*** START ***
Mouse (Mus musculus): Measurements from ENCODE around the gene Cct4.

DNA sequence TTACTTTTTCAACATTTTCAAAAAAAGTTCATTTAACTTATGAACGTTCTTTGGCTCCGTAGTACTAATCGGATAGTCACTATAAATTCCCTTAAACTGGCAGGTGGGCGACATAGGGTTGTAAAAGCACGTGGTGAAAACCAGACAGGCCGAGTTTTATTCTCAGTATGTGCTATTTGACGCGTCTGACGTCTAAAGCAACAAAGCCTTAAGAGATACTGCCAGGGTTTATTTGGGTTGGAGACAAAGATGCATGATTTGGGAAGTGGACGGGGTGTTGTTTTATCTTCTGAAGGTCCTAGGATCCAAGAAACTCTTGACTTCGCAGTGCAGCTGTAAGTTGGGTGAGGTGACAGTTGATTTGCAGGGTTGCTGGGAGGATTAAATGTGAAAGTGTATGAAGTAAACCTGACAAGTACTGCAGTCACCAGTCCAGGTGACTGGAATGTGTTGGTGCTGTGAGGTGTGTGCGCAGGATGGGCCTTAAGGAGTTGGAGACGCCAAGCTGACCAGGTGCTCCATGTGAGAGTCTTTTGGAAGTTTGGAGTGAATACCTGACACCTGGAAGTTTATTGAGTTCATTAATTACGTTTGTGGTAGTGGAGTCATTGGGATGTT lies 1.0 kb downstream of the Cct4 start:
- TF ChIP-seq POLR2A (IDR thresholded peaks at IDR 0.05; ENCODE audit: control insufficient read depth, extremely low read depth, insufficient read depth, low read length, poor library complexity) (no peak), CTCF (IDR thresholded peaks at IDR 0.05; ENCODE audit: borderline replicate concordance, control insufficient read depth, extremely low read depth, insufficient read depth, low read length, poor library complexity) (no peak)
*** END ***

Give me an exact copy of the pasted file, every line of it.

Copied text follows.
Mouse (Mus musculus): Measurements from ENCODE around the gene Cct4.

DNA sequence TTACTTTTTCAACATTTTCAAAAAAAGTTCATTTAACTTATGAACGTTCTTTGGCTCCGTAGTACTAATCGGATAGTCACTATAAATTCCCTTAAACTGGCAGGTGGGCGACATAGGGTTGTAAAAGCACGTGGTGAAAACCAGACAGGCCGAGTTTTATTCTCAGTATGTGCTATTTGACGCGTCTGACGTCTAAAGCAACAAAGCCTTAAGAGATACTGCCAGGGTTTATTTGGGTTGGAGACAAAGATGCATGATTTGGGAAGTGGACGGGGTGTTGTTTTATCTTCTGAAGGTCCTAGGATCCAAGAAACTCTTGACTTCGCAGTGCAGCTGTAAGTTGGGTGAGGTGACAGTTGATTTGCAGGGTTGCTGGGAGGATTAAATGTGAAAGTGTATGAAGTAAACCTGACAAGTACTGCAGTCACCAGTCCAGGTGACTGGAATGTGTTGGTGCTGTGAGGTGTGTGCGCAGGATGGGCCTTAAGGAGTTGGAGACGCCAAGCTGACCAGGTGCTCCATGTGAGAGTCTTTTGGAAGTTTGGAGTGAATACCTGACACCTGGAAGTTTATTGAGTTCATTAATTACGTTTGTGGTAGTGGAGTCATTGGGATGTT lies 1.0 kb downstream of the Cct4 start:
- TF ChIP-seq POLR2A (IDR thresholded peaks at IDR 0.05; ENCODE audit: control insufficient read depth, extremely low read depth, insufficient read depth, low read length, poor library complexity) (no peak), CTCF (IDR thresholded peaks at IDR 0.05; ENCODE audit: borderline replicate concordance, control insufficient read depth, extremely low read depth, insufficient read depth, low read length, poor library complexity) (no peak)